The girls are away for the week. First time in their lives and the first time in our marriage we haven’t had a kid with us. Yes really, first time! (We started out with my husband’s kid)

I keep telling people they were ready they just didn’t know they were ready. It was a pretty easy send-off, one in tears hating transition and the other acting stoic but frozen inside. It was a blisteringly hot day so the hugs didn’t last too long. When they turned to go, however, our dog, puppy actually, began to howl. She isn’t a howler but she knew her two favorite people were leaving. The scene was so loud it took the pressure off of me. I was willing myself not to cry, after all, “they were ready, I kept telling myself.”

The next few hours with my husband were filled with weird silence. It’s not that we didn’t talk. We had a plan for the day and we were set to move on with what errands we needed to run. It’s just that there were two fewer voices filling the time. Instead of the usual “mom mom mom” or “can I” or “can we” things were just quiet. It was eery. I liked it and was totally uncomfortable with it all at once.

It’s amazing how productive one can be without their kids. I worked full days all week. I went to the grocery store once, only spent $25 and there was a ton of food in the house. I think I over walked the dog. I cleaned the basement, removed all the outgrown items to the transfer station in town, had lunch with a friend to celebrate her birthday, and even went shopping. I was able to make my two beauty appointments without stressing out while sitting there in the treatment. My husband and I played tennis, hit some golf balls and managed two dinners out on the water with friends on two beautiful nights. It was heaven, but the silence is haunting me.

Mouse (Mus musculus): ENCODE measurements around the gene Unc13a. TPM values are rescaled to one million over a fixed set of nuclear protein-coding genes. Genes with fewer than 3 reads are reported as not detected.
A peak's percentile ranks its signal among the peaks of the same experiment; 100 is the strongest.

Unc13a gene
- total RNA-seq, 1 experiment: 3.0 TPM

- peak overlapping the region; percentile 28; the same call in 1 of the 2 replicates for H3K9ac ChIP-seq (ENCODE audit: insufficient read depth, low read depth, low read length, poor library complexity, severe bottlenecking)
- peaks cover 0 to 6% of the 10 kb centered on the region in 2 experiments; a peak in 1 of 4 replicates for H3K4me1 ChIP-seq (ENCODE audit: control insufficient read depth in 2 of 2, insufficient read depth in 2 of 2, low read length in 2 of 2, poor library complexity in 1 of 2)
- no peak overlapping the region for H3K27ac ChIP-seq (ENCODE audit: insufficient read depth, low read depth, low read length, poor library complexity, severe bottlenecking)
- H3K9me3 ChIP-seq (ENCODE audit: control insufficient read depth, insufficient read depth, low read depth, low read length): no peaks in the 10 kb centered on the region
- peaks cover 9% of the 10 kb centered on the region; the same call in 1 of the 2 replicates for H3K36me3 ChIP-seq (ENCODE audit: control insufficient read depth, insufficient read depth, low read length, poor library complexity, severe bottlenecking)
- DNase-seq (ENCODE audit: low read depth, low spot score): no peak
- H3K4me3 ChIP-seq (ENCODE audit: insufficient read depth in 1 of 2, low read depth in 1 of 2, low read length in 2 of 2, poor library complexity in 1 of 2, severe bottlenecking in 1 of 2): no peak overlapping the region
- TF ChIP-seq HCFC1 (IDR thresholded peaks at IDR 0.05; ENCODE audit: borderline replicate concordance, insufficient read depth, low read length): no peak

I work from home, so the summer days are filled with kids in and out and those are my “coffee breaks” per se. So around 9 am when sports practice is over and 11:30 am when another practice starts, then again at 1 pm and 3:30 pm it’s recognizably silent and the silence chances me equally each day. Is this what college will look like? Is this what my days will be when they enter into their adult lives? Will I find something else to fill that void? For now, I drink an extra cup of coffee and two ice teas rather than my usual water, trying to fill the uncomfortable change with more change.

They were ready. They barely text and haven’t called. Cell service isn’t good and they are on a mission trip helping others but the truth is, they were ready for me to let a little go and able to disconnect for the first time in their lives away. In all the work and all we have been through this is both a complete relief and utter sadness. I love them deeply – they were ready. Perhaps I was the one that was not.

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